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Creative Problem Solving: How to Be a Change Agent

This lesson is a part of an audio course Creative Problem Solving by Ross Maynard

In this course, we have talked about the different types of a problem encountered in an organisation and the tools and techniques we can use to address them. Accountants play a key role in problem-solving because we are good at analysis. We, accountants, can provide a useful backbone of rigour and the discipline of a methodical approach to any problem-solving team.

But we do need to enhance our problem-solving skills to become an even greater asset for problem-solving.

And we can also play the role of change-agent, helping others in the organisation become more creative in their problem-solving.

Let us look first at how we can become change agents.

One of the most powerful quotes on culture change I have ever seen is from John Shook, Chairman of the Lean Global Network:

"The way to change culture is not to first change how people think, but instead to start by changing how people behave – what they do." —John Shook, "How to Change Culture," MIT Sloan Management Review, Winter 2010.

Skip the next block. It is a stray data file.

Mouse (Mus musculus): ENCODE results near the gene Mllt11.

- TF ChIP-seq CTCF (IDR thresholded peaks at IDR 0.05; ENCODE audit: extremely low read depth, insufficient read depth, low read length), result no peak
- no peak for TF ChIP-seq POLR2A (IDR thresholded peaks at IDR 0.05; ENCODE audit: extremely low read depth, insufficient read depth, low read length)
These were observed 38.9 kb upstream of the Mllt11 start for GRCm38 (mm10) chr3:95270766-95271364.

Of course, the hard part is changing how people behave!

As someone that others respect; as a manager; or as a team leader; you can influence how people behave by encouraging behaviours that support problem-solving and discouraging behaviours that act against it.

Here are things you can practically do to start changing behaviours:

  1. Behave as you would want others to behave. Communicate clearly; be respectful and polite; call-out inappropriate behaviour or language.

  2. Stick to clear values and demonstrate commitment to doing things better.

  3. Support the people you are responsible for – coach them to do better and encourage them in their personal and skills development.